How To Stop Tree Sprouts From Stump

Finally, the tree which has been causing so much trouble with your sidewalks or pushing up foundations has gone. All that is left is a tree stump. The tree is no more. Except that under the ground, the tree stump is not dead. Unless you take immediate action, sprouts will emerge, not necessarily from the stump, but further away, from distant roots that are still living. In this article, we’ll be covering how to stop tree sprouts from emerging from the stump!

Tree Sprout Growth

Suckers emerging in the middle of the lawn is a sign that it is too late to take the most effective action. They gain energy from the food reserves left in the root system and grow stronger than ever, tormenting you with their refusal to go away easily.

Water sprouts are also an unexpected problem. (Water sprouts will grow from the stump but suckers from the root system.) They emerge as a result of a vigorous pruning of dormant buds on branches. This is a misunderstanding of the situation – it thinks it’s having an overdue haircut, but you want the tree gone. 

So when contemplating cutting down a tree, it is essential to factor in thorough removal of the stump to avoid re-growth altogether.

There are two ways of ensuring this doesn’t happen: stump grinding or chemical sprays.

Stump Grinding

The quickest and easiest way of doing this is to employ the services of a professional. If you are contracting someone to cut down your tree, you can ask if they also have a stump grinder. This piece of equipment grinds down the stump below the level of the ground, shredding it. This should be done to a level of at least 6-12 inches below ground level. 

There is always the option of doing it yourself by hiring a stump grinder. But take care when taking this ‘cheaper’ option. If you don’t do the job properly, suckers will start growing from the stump, and you will be in for a lot more work than you bargained for.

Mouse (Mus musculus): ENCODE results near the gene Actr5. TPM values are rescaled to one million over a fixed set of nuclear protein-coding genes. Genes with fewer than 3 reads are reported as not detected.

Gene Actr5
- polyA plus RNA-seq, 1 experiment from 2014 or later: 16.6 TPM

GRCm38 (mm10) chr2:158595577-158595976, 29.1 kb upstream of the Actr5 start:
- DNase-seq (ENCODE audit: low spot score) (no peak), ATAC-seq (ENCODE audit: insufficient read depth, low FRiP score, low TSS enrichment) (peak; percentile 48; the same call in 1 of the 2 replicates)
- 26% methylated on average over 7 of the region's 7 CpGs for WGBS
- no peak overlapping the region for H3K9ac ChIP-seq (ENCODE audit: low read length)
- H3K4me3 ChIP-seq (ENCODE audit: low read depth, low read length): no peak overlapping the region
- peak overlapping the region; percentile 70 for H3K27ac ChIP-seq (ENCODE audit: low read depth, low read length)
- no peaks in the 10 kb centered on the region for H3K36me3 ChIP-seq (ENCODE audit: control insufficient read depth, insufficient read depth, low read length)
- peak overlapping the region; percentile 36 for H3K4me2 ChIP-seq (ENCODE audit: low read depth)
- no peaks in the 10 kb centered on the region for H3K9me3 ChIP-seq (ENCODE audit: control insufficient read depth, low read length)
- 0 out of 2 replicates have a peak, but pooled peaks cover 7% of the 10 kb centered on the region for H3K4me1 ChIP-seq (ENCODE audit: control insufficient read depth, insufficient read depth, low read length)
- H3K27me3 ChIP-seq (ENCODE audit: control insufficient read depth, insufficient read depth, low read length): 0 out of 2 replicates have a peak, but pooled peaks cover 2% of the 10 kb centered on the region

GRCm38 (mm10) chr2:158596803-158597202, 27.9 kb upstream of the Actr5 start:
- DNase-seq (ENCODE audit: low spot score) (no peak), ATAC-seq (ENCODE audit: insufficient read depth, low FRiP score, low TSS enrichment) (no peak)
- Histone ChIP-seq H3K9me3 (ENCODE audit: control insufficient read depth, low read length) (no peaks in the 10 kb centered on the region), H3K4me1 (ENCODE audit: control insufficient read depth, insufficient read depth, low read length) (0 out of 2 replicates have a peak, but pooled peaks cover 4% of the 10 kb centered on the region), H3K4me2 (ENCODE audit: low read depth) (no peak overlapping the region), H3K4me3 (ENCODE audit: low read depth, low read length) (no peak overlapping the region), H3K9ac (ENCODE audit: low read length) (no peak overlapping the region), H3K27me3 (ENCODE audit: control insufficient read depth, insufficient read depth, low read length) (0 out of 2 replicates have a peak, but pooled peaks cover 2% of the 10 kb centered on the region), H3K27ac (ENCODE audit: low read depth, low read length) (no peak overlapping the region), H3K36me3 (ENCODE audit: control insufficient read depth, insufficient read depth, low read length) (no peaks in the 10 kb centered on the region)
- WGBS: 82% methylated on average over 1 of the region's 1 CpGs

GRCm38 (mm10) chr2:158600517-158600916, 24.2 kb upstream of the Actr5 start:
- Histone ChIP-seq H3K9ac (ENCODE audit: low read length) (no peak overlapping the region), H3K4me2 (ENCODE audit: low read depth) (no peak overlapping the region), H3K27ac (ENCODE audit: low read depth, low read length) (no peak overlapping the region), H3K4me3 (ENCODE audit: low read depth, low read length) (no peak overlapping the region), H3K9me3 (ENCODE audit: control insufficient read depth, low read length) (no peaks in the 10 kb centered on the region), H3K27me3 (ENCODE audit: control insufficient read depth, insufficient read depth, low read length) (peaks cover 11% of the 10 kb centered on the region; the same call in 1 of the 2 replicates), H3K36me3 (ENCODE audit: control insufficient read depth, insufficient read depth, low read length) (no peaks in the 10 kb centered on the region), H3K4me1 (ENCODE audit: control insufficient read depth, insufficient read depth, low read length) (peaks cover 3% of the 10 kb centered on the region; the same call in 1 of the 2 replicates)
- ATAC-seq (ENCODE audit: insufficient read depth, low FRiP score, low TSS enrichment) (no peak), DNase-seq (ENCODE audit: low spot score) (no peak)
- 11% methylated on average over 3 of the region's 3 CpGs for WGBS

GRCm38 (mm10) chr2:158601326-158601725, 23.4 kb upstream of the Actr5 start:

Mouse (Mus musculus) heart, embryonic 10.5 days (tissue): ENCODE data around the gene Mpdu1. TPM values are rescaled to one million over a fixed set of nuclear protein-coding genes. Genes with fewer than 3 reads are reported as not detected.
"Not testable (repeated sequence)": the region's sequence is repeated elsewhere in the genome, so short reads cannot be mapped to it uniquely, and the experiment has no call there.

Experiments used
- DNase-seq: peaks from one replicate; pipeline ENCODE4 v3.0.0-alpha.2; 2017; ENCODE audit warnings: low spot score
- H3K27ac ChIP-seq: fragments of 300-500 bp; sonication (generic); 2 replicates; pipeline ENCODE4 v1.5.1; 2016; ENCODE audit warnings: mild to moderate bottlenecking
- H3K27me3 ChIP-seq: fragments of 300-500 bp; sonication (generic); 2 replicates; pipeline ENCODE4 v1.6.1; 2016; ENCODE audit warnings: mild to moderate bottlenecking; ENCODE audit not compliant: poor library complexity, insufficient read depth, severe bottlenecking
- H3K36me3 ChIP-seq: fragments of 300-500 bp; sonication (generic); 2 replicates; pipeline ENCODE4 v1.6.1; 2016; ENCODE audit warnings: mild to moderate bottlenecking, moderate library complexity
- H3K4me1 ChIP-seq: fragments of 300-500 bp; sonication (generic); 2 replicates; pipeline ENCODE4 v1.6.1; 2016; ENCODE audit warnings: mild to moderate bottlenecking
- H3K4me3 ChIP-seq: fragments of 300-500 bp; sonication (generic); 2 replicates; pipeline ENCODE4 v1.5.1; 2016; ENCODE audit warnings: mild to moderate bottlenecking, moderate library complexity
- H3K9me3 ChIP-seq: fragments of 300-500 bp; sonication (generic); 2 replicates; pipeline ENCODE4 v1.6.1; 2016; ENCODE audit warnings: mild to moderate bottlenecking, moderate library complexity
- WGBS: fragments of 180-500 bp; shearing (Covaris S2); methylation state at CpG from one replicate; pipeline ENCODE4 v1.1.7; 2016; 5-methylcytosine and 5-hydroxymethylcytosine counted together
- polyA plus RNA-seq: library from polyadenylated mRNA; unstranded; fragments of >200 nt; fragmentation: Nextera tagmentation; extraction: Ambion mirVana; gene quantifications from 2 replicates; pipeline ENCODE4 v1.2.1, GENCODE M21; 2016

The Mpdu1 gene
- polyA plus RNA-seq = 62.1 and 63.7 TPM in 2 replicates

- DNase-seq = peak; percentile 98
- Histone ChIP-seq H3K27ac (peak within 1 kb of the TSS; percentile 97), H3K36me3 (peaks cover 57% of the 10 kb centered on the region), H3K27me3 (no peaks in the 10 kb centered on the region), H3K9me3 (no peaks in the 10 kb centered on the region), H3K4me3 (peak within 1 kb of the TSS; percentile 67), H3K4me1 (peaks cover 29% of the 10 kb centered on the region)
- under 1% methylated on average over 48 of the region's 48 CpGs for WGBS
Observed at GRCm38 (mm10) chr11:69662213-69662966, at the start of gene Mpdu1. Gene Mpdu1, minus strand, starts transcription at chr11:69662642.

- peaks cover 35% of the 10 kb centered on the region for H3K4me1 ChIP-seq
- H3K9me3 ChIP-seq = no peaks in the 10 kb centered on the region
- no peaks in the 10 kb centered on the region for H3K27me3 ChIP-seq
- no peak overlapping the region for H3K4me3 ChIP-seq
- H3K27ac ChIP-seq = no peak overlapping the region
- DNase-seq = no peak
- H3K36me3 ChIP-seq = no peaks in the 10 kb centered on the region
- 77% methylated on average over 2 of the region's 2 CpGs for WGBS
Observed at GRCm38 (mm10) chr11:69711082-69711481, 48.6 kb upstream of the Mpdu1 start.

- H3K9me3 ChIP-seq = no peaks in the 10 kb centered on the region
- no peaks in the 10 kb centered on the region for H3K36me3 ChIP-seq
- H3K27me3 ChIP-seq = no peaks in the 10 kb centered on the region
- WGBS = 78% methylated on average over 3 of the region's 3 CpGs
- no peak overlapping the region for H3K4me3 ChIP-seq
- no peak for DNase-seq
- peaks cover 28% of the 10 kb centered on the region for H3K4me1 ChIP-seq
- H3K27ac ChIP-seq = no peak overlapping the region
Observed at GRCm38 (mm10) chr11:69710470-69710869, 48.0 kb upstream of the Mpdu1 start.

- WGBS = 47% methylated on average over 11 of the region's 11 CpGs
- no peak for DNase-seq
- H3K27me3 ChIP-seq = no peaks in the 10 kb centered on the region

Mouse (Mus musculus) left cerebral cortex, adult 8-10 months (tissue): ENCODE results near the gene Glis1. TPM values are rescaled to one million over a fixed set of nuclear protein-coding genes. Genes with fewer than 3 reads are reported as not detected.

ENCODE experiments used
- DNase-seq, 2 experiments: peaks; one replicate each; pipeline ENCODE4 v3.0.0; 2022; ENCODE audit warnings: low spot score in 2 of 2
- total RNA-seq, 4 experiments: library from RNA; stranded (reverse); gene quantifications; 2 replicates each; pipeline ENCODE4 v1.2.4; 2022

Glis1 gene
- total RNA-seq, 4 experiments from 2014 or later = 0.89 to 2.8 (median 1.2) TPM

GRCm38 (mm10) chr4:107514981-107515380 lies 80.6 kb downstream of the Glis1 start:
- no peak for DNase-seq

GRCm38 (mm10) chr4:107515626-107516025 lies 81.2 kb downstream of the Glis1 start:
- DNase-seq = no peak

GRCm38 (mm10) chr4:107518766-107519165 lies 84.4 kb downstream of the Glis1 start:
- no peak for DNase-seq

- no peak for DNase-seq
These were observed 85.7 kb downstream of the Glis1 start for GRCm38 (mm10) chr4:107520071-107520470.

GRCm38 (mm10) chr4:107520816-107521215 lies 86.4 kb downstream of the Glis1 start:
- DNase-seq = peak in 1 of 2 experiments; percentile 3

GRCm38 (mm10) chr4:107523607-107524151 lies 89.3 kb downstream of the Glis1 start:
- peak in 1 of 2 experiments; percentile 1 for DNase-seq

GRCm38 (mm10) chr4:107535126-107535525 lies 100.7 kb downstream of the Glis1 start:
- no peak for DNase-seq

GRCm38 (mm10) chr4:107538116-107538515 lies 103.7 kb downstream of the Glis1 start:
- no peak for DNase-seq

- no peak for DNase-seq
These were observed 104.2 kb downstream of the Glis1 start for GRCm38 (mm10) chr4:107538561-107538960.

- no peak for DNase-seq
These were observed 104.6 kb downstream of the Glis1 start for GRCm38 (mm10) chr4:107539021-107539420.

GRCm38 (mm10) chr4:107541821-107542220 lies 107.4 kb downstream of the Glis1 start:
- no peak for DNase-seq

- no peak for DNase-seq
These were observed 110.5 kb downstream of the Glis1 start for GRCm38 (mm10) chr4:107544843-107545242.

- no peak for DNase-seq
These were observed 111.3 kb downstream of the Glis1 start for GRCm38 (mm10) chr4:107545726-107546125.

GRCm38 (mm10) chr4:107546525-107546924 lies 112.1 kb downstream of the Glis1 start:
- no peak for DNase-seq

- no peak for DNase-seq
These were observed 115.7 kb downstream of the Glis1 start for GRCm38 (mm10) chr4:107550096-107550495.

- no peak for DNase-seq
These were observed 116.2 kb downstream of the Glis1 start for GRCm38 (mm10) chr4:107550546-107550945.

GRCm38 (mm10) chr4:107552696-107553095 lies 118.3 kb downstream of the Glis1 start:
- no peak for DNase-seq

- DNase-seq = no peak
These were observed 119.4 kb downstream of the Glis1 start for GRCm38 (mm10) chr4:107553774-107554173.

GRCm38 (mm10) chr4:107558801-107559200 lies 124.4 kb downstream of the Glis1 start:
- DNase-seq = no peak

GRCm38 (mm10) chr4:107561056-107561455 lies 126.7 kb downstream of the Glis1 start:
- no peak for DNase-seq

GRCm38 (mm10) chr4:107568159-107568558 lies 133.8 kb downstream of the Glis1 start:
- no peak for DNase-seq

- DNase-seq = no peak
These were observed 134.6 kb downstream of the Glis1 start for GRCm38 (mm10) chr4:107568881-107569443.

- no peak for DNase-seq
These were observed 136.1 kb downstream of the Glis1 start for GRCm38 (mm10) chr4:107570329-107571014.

Once you have the stump ground fully, the root system will start to die off.  

Chemical Warfare

Using chemicals is generally more toxic, but they stop sprouts in their tracks and stop your stump sprouting very effectively.

The best time to use a stump killer is as soon as the tree has been cut. It doesn’t take long for the suckers to start to grow, so the quicker you take action, the better.

Drilling holes (at least 8 inches deep) and pouring herbicide in them straight away goes a long way to preventing this problem. Typically, these particular herbicides come in a powder form that can be poured into the holes with a little water. 

There are specialized tree stump killer products available, which are well worth looking into. You may even find one developed specifically for your variety of tree roots.

A more environmentally friendly method is Epsom salts, which can also be effective – if used promptly. The same process can be used, and the effect is the same. It may take a little longer to eliminate your tree stumps as it is not as concentrated as a non-organic product.

If you have not done this in time, a more general ‘broadleaf’ herbicide will be more effective. These usually have a glyphosate base. Care needs to be taken when using these sprays as the tree stump will not be the only thing they kill off. Make sure you spray on a calm day and directly on the sprouts. Several applications will generally be necessary as the roots are usually wide-spread, and sprouts will keep emerging. 

Non-organic sprays will kill roots but are a product to treat respectfully – making sure they are out of the reach of children and stored safely. Bear in mind that the product will stay in the soil, causing difficulty in planting out new trees or other plants. After all, these are for general weed killing – which is what your tree sucker problem has become – a serial pest.

Some garden specialists recommend digging out the sprouts as they emerge. It would be best if you dug below the soil surface for effective removal. If possible, go as deep as the roots. This will be a long process but can be combined with a chemical-based approach with good results.

Final Thoughts

Trees are persistent, and like any living thing, it takes a bit of effort to stop that living process. For complete removal of your trees and to keep the suckers on trees to a minimum, it may be best to contact your local arborist or tree service. You will be able to get advice for the quickest way to remove the tree in its entirety while keeping a safe environment for all.